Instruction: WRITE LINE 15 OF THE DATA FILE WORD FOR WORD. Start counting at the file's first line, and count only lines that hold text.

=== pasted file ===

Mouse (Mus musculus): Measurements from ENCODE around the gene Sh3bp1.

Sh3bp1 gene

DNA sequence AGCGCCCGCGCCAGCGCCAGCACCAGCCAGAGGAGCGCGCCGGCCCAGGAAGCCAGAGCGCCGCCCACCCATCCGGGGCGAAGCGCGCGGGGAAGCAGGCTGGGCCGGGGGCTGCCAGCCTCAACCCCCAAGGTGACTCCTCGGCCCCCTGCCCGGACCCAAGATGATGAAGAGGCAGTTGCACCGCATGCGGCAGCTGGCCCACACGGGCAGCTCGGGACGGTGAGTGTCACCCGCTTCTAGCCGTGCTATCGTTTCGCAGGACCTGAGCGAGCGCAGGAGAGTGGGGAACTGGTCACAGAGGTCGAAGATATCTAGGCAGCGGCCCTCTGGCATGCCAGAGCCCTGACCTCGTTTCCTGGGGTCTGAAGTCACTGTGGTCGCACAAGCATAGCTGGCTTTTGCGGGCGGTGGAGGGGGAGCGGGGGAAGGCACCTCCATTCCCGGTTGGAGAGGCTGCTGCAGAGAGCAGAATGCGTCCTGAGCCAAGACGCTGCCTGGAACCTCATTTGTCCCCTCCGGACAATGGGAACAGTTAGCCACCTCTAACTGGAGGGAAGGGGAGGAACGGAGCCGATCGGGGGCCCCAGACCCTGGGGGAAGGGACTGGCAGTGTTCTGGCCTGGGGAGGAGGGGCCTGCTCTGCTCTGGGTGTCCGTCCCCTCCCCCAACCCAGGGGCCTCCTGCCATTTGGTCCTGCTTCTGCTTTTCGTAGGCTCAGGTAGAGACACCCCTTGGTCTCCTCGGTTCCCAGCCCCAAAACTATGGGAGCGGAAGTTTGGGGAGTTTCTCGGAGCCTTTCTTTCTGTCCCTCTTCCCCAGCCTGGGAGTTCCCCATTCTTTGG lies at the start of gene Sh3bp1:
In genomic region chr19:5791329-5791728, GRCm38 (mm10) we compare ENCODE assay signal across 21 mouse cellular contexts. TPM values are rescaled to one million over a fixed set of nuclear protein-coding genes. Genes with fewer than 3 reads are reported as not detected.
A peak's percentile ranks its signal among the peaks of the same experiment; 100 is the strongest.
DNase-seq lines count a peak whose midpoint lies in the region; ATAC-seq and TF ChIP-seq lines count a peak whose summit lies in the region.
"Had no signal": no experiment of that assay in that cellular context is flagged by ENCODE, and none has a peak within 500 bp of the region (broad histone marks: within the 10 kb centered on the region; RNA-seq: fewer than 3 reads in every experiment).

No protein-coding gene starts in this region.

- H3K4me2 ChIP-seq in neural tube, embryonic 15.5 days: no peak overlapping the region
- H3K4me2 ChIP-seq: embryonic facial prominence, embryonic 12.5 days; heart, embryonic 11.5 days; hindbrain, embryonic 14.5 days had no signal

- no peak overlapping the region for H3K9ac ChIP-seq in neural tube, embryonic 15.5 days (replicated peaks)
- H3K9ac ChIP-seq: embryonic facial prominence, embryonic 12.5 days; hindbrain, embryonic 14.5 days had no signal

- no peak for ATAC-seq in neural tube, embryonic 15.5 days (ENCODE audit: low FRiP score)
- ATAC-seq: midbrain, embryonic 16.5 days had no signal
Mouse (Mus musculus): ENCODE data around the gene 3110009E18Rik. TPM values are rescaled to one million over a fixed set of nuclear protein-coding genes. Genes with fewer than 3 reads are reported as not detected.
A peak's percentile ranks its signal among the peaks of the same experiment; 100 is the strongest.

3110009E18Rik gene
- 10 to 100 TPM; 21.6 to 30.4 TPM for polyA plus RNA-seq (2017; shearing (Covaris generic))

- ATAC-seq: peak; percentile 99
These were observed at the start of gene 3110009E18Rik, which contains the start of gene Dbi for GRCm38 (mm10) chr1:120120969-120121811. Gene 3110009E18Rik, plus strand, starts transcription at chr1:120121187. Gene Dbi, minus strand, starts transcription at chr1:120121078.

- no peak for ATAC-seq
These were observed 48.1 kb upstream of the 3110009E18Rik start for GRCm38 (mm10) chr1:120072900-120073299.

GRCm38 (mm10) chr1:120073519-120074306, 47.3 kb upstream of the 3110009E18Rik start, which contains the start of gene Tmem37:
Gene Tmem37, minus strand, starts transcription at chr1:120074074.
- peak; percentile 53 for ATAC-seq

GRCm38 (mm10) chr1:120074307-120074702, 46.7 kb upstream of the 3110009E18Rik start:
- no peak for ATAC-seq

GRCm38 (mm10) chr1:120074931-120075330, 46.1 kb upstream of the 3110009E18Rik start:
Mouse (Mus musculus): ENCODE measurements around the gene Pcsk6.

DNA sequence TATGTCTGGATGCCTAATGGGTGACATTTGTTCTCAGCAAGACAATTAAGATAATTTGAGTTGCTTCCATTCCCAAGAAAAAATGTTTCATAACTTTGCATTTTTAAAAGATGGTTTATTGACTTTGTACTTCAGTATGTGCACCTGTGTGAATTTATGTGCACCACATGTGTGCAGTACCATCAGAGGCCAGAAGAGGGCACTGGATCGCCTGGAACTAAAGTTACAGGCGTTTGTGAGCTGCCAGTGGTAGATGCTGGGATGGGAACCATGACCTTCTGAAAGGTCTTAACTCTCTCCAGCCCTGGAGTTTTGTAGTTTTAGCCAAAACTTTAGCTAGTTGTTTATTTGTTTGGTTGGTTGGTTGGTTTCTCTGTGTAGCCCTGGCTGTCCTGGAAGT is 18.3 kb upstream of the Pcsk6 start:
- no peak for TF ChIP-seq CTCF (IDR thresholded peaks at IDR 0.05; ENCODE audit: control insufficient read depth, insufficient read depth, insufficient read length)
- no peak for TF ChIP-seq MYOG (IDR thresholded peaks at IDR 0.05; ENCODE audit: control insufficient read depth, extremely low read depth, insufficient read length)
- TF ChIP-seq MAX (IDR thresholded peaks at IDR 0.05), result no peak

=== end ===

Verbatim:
Mouse (Mus musculus): ENCODE data around the gene 3110009E18Rik. TPM values are rescaled to one million over a fixed set of nuclear protein-coding genes. Genes with fewer than 3 reads are reported as not detected.